With the recent increase in statutory and regulatory compliance issues for America’s employers, it is not surprising that employers often focus their human resources and legal compliance efforts solely on understanding and complying with new employment developments. As a result, compliance with current laws often does not get needed attention, even though the likelihood of significant financial exposure may be greater for violations of existing statutes. This is perhaps most true in the case of the federal wage and hour statute, the Fair Labor Standards Act
As most employers are aware, noncompete, nonsolicitation, and nondisclosure agreements (otherwise known as “restrictive covenants”) have been notoriously difficult to enforce in Georgia. This is because the Georgia Constitution specifically states that contracts that serve to “defeat or lessen competition” are “illegal and void.” As a result, Georgia courts currently hold that restrictive covenants will be upheld only if they are “reasonable” and necessary to protect the employer’s business.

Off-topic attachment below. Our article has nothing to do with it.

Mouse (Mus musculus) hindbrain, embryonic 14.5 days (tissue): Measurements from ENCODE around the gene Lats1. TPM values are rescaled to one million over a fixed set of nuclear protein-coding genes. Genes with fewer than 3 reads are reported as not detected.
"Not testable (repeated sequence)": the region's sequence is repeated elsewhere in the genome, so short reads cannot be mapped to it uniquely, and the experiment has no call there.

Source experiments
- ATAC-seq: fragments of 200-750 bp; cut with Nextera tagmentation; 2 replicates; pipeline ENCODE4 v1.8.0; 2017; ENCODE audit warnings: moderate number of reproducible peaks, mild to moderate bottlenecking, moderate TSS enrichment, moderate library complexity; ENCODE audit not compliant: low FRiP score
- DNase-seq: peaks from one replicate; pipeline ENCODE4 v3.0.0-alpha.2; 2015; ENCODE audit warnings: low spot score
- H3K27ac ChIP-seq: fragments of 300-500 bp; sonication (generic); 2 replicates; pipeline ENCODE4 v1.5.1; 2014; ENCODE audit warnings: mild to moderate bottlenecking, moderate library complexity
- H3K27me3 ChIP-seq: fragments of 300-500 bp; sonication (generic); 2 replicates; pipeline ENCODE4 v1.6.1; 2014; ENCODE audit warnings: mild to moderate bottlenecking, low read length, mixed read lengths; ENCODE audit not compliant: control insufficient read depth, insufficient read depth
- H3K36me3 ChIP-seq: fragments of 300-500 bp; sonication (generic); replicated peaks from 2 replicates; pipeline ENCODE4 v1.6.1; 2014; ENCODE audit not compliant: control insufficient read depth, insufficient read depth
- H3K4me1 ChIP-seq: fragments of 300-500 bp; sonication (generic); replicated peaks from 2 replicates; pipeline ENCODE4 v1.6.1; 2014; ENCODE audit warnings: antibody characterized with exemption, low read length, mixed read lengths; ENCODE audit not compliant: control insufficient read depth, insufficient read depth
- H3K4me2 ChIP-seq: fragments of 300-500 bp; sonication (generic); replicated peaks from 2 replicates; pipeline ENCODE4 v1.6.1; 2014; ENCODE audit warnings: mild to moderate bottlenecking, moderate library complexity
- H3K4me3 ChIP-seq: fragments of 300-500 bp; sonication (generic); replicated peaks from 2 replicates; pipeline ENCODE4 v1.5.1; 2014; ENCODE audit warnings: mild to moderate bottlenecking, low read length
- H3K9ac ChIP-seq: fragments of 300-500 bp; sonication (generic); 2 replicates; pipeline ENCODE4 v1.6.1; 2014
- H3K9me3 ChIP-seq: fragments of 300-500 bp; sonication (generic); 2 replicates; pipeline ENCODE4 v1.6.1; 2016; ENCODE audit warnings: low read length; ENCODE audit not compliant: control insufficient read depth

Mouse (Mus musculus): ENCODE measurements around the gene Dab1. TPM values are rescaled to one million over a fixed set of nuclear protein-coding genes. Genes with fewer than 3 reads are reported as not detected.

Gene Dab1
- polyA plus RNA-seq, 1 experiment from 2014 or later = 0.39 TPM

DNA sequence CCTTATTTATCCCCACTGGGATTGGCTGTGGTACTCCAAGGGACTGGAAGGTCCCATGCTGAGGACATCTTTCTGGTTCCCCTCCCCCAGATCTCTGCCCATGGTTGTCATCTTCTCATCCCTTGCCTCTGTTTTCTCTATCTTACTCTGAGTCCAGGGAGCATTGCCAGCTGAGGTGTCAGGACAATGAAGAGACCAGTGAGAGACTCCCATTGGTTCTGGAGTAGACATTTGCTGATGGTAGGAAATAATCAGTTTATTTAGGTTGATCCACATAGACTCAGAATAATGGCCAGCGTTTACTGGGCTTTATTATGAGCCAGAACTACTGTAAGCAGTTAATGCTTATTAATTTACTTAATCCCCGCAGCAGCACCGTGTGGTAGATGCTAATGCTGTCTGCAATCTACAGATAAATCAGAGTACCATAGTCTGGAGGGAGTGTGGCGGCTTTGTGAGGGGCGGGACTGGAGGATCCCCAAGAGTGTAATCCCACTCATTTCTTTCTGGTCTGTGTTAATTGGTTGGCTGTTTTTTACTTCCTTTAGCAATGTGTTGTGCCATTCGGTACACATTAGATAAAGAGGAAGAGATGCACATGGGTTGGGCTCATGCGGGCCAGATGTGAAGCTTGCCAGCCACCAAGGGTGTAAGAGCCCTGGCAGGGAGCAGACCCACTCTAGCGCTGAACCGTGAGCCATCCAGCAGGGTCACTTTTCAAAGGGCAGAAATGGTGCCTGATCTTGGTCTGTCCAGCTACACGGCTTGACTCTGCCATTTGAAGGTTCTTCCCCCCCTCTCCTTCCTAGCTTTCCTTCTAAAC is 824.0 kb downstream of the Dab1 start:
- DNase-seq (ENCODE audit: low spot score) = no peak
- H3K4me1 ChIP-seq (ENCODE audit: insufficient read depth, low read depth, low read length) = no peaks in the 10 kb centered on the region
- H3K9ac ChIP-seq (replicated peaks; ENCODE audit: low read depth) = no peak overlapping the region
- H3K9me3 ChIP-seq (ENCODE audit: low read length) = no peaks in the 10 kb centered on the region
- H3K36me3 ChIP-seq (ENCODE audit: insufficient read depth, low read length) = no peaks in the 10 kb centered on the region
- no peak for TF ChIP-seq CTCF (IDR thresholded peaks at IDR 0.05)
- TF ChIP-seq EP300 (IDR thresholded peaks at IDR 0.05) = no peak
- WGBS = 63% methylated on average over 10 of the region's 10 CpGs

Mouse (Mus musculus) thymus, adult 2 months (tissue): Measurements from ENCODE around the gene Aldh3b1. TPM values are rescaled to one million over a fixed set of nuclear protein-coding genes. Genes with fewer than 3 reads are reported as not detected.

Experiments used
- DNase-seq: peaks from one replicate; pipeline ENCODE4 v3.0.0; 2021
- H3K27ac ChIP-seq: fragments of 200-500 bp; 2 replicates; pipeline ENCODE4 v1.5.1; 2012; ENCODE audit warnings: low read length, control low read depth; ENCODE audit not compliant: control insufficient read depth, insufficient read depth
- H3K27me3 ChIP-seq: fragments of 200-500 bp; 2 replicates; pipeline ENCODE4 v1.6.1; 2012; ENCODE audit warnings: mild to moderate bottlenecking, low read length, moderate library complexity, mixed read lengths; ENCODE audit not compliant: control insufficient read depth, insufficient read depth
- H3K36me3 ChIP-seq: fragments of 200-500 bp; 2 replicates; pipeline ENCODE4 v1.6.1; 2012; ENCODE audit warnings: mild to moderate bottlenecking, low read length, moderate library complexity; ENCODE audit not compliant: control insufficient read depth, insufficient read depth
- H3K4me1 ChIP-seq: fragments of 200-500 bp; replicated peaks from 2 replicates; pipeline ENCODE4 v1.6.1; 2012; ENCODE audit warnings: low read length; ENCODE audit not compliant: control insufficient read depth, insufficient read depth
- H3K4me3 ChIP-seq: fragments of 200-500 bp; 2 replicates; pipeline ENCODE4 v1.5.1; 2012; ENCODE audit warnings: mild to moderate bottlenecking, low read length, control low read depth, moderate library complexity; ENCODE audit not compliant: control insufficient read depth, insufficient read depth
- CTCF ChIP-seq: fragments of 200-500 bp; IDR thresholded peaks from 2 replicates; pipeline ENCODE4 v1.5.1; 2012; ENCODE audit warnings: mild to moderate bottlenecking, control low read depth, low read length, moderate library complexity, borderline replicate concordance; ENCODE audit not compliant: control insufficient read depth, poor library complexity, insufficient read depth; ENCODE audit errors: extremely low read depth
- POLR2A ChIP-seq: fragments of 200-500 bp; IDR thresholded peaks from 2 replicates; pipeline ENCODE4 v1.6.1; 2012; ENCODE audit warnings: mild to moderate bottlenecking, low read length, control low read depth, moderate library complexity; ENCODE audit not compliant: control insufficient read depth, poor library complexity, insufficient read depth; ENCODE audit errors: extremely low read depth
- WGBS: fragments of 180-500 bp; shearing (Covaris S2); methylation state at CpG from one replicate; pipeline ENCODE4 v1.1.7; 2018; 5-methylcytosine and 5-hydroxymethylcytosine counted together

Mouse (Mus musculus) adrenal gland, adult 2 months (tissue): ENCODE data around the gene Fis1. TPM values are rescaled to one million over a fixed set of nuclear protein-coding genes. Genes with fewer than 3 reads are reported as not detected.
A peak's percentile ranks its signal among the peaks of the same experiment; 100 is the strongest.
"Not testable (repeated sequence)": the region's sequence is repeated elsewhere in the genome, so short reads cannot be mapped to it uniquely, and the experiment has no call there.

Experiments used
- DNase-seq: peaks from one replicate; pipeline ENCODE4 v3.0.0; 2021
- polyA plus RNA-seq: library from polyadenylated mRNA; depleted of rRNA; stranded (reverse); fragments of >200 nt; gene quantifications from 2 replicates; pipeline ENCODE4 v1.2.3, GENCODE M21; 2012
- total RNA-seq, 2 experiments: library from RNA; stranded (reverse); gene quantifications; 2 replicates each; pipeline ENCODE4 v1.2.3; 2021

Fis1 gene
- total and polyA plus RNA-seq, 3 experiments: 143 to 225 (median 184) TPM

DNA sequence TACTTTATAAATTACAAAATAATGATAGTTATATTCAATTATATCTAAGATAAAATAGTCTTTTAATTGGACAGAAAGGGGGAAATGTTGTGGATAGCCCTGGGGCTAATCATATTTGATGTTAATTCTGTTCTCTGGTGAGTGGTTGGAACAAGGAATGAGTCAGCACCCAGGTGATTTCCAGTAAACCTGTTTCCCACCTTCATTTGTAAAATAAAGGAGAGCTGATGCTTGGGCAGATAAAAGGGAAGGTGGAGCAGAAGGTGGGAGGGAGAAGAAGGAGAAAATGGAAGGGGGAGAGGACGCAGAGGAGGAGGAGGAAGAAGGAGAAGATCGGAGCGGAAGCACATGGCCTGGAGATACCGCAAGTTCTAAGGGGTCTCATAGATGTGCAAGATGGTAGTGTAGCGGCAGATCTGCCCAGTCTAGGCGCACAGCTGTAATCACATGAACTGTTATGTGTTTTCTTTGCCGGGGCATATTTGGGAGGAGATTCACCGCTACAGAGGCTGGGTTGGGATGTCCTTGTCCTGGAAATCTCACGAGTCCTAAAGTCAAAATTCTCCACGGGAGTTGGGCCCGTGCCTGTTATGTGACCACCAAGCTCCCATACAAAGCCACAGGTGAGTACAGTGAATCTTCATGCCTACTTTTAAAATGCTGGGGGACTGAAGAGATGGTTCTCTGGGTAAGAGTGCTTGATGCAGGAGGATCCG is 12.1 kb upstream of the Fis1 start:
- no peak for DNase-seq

The Fair Debt Collections Practices Act
("FDCPA") is a consumer-friendly statute that contains many technical requirements that debt collectors easily can violate, even when acting in good faith. Even if the debt collector commits merely a technical violation of the FDCPA that does not cause actual harm to the consumer, the debt collector still may be held liable for statutory damages up to $1,000 and more significantly, the consumer’s attorney’s fees. In FDCPA class action suits, the amount of statutory damages that can be recovered is the lesser of $500,000 or 1 percent of the debt collector’s net worth. Because of this statutory scheme, consumers have filed FDCPA lawsuits with increasing frequency in recent years.